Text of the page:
A Curiosity on Egg Nog


When we think of egg nog, we think of Christmas. But David Wondrich, in the updated and revised edition of his book Imbibe!, tells us that this very American drink has a long history beyond that seasonal limitation. The rich concoction of eggs beaten to a froth with sugar and added to milk and spirits and flavored with freshly-ground nutmeg was first mentioned in a Philadelphia newspaper in 1788. Certainly folks were drinking it well ahead of its debut newspaper mention, and back then it was not just a Yuletide beverage.

In his book, Wondrich relates the tale of what may be the most famous appearance of egg nog outside of Christmas: It was on this day, San Jacinto’s Day, in 1843. The story involves Texas and about 160 soldiers of the Army of the Texas Republic who were being held as prisoners of war by the Mexican general Santa Ana. The Texian prisoners were successful in bribing their Mexican captors into smuggling in all the necessary fixings for egg nog… though the milk came from a donkey, not a cow, and the spirits were not rum or whisky or brandy but mezcal. This is Mexico, after all, 1843. Then, as now, the best of us work with what we’ve got.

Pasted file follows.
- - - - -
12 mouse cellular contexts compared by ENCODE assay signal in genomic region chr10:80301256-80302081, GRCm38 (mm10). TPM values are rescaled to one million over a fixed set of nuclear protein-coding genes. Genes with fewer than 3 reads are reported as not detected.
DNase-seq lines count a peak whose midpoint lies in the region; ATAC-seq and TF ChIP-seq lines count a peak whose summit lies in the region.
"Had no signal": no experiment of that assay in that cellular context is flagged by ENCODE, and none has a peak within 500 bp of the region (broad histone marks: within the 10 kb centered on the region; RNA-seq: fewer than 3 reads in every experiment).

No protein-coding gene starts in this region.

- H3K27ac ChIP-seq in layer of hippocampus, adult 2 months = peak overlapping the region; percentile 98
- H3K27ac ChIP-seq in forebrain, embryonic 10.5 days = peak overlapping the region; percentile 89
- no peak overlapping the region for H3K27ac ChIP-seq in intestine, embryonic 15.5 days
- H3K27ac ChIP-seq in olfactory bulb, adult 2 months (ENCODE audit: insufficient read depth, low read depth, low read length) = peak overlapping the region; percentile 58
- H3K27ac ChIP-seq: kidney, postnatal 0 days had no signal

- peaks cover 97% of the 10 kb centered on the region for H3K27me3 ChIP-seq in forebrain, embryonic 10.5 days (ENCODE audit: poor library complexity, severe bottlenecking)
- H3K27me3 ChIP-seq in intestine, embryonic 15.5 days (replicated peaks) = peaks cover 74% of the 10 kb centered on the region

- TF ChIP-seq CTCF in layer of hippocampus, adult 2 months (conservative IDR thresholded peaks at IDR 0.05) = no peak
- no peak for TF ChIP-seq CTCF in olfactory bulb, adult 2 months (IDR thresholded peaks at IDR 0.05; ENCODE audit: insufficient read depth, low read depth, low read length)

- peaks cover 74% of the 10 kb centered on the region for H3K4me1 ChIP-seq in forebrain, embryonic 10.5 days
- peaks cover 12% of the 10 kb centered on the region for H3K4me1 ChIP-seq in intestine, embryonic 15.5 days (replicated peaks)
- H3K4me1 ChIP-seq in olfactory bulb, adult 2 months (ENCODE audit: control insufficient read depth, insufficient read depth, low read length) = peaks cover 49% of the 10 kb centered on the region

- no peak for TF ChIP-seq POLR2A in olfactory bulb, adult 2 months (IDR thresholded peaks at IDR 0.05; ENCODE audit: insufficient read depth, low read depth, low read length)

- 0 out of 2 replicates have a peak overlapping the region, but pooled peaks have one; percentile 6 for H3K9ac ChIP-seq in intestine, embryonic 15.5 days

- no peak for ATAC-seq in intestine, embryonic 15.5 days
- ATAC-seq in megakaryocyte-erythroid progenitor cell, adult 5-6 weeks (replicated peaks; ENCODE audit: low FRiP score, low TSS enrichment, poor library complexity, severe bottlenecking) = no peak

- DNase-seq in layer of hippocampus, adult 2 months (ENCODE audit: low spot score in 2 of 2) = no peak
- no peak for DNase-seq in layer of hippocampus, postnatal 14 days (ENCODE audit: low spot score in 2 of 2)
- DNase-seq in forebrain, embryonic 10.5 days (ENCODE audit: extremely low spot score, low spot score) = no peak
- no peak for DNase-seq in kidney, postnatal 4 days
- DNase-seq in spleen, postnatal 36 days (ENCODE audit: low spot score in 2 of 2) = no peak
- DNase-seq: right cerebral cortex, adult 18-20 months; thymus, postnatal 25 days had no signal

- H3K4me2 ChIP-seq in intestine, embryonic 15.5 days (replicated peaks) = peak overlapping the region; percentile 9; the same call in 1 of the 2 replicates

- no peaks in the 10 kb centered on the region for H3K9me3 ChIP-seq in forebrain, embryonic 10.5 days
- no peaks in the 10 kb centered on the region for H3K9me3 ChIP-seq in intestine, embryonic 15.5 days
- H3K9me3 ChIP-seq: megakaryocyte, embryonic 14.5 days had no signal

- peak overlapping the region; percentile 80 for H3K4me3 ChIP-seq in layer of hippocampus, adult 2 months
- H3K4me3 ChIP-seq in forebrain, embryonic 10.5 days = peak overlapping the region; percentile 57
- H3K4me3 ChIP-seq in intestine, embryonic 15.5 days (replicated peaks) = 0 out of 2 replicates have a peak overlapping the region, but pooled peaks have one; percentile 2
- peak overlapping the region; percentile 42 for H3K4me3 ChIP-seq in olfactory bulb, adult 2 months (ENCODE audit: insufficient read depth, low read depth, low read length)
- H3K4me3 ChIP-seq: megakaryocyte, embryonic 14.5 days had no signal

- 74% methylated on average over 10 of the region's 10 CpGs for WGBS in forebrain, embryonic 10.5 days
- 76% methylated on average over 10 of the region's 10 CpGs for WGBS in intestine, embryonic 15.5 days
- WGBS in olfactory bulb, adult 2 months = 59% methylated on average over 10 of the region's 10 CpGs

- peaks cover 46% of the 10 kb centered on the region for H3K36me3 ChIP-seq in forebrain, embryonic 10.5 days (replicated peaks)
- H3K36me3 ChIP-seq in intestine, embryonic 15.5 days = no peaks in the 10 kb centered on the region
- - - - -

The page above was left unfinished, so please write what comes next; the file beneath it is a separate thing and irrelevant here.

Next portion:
Texian General Thomas Green recollected two years later that, thanks to their Mexican collaborators, they were able to get their hands on “seven gallons of vino mascal, and as many of ass’s milk, thirty dozen eggs, [and] a large loaf of sugar.” Add to that list an assortment of accoutrements smuggled in from the kitchen. The Texians made the egg nog in celebration of the anniversary of the Battle of San Jacinto, which took place on San Jacinto’s Day, April 21, 1836. It was the decisive 18-minute battle that won independence from Mexico for the Republic of Texas. Still today it is a state holiday in Texas, though I doubt anyone is making egg nog to celebrate. Especially to the tune of seven gallons of mezcal.

I, for one, would be all for more egg nog days in our year.

Image: “Naval Officers and a Bowl of Punch” by Thomas Rowlandson. Watercolor, graphite and ink on paper, undated. Yale Center for British Art. [Public domain] via Wikimedia Commons.


2 thoughts on “A Curiosity on Egg Nog

  1. Dee says:

    Me, too! Me, too! We just need the stores to ‘get in step’ with us about this. Egg Nog ‘year round would be so welcome.
    Tip: Sometimes I use egg nog for an ice cream base in my ice cream freezer. It works great and it really is delicious.

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